5 Things We Learned About Rural Towns By Talking to Locals

by Joanne Steele on September 6, 2009

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We’re home after two weeks on the road visiting dozens of small towns in five states and two Canadian provinces.

Here are 5 general observations I made after spending time with small town tourism business owners and community movers and shakers.

Downtown Winthrop, Washington

1. With economic hard times in small rural communities comes interest in tourism.

If things in rural communities are perceived by locals to be going pretty well economically, there is little or no interest in marketing for tourism, even if there are lots of activities and attractions in the area for visitors.

2. Margaret Mead must have been visiting a rural community when she said, “Never doubt that a small group of thoughtful, committed citizens can change the world. Indeed, it is the only thing that ever has.”

The towns that are successfully working toward transformation are often led by one or two people along with a core group of supporters, all who:

  • Are respected and trusted.
  • Are willing to take it slowly.
  • Listen carefully, and encourage consideration of differing points of view.
  • Focus on projects that benefit locals first with increased tourism an expected positive outcome.
  • Are tech savvy.
  • Are relentlessly optimistic.

3. Good coffee and wifi are everywhere!

4. People were amazingly generous with information about their community, and willing to drop everything to talk about what’s working and not working in their town. We were treated like “out-of-town company” everywhere we visited.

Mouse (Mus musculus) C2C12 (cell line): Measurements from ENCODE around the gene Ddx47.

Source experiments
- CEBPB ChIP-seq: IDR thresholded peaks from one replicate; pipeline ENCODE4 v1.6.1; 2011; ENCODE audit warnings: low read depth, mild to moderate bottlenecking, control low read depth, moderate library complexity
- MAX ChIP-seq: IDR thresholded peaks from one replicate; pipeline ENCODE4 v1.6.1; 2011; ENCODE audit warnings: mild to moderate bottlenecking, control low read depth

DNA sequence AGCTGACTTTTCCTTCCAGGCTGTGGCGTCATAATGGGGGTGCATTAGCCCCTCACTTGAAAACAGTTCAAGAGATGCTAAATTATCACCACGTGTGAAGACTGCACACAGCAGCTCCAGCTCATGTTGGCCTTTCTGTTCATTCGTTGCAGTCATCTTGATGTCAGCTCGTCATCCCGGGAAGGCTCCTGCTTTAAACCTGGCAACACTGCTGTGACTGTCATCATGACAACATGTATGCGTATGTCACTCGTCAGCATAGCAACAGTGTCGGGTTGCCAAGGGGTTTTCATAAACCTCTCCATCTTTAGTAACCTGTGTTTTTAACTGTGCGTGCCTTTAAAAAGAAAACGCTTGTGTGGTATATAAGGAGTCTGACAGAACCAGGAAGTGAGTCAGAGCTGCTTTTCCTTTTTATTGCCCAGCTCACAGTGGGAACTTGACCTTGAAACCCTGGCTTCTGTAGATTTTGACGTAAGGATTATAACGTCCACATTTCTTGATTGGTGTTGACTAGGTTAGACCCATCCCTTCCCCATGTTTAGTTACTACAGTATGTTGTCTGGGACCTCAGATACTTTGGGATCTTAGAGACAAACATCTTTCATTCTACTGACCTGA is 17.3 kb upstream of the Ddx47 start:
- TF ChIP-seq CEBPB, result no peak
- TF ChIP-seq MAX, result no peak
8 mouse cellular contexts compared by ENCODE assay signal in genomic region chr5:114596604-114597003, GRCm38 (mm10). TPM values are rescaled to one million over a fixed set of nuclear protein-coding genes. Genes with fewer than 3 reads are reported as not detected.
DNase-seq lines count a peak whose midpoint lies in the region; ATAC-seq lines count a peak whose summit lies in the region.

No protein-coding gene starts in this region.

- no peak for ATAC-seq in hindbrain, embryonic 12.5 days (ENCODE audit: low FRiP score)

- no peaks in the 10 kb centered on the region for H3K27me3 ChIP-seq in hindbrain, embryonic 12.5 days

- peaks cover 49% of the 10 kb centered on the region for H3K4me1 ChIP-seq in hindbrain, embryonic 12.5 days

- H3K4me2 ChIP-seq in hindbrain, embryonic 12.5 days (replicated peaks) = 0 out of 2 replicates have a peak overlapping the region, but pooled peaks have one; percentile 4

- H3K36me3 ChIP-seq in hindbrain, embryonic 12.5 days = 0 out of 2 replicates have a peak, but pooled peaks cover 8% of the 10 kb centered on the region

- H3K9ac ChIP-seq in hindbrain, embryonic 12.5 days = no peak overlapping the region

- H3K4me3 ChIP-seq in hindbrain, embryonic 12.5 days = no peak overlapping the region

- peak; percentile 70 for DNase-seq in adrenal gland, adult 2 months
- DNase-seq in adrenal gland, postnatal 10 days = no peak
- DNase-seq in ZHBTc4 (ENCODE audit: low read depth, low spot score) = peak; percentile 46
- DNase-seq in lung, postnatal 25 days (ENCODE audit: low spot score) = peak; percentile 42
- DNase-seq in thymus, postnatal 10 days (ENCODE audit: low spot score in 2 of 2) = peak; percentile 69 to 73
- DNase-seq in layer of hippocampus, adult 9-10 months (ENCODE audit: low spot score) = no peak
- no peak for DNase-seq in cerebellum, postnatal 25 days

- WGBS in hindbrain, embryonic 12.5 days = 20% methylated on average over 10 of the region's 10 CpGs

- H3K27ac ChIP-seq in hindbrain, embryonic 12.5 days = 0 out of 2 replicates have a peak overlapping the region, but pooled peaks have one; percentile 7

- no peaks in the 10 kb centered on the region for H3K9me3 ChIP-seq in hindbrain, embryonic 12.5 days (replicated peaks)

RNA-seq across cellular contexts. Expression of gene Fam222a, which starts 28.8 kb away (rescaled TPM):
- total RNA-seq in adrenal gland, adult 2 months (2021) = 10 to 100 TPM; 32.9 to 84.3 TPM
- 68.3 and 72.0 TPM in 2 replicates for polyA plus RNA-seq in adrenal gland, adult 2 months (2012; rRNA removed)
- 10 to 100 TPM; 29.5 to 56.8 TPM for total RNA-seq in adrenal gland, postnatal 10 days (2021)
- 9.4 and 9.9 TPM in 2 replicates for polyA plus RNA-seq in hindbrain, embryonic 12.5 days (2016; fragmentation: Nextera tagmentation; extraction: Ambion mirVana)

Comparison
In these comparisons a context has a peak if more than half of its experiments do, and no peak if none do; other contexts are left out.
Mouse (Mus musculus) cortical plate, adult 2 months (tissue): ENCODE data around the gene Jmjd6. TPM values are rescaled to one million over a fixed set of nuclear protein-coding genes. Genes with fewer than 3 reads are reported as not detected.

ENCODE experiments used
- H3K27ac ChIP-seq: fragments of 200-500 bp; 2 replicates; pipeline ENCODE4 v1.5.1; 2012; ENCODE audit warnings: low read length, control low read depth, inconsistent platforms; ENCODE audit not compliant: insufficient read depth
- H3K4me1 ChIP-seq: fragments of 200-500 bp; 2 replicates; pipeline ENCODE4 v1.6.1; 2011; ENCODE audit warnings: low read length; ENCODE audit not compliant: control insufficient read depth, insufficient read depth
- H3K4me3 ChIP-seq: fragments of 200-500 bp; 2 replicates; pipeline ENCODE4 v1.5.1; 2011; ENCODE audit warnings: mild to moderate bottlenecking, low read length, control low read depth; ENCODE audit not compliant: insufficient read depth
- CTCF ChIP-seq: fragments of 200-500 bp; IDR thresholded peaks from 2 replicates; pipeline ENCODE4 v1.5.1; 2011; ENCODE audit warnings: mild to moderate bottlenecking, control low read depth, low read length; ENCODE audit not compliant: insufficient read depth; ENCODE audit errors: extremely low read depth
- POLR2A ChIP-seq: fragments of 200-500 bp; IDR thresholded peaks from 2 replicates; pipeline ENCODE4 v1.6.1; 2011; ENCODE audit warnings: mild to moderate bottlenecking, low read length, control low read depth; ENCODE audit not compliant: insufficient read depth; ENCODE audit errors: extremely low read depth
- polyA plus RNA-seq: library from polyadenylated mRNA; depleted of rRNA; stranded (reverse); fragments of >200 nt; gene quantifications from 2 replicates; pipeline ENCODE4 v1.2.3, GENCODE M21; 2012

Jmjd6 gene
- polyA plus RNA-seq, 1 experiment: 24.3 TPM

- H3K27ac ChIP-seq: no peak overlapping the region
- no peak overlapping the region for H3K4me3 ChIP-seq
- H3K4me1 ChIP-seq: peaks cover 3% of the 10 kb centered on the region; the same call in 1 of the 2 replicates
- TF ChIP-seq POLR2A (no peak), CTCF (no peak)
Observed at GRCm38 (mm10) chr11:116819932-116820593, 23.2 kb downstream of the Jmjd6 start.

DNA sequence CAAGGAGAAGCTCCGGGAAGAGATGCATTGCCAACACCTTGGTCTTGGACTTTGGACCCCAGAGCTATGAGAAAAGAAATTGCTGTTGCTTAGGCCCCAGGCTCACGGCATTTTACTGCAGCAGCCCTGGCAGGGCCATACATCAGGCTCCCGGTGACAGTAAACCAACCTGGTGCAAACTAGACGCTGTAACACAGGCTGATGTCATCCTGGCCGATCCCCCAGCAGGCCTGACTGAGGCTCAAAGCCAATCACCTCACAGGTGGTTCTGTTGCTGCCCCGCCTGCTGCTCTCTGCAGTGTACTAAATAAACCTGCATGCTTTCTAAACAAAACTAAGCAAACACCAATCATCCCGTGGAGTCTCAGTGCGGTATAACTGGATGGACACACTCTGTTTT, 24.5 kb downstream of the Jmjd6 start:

5. People in rural towns are not at all concerned about having VISITORS. They are concerned about how TOURISM might change their small town way of life.

There are many examples of this happening to small towns and depending on which state we were in, those examples were used. “We don’t want to be ‘Leavenworthed,’ or ‘Sun Valleyed,’ or ‘Apsenized,’” they exclaimed.

There is a significant rise in eco, geo, adventure, agri, sustainable and authentic tourism worldwide. I think this is part of a new awareness among large numbers of travelers that “leave no trace” travel has moved from the camping and backpacking world into the realm of travel in general.

Every one of the towns I visited is ready to benefit from this new awareness. They may need to spruce up a little for company, but their basic small town lifestyle is what travelers are looking for these days.

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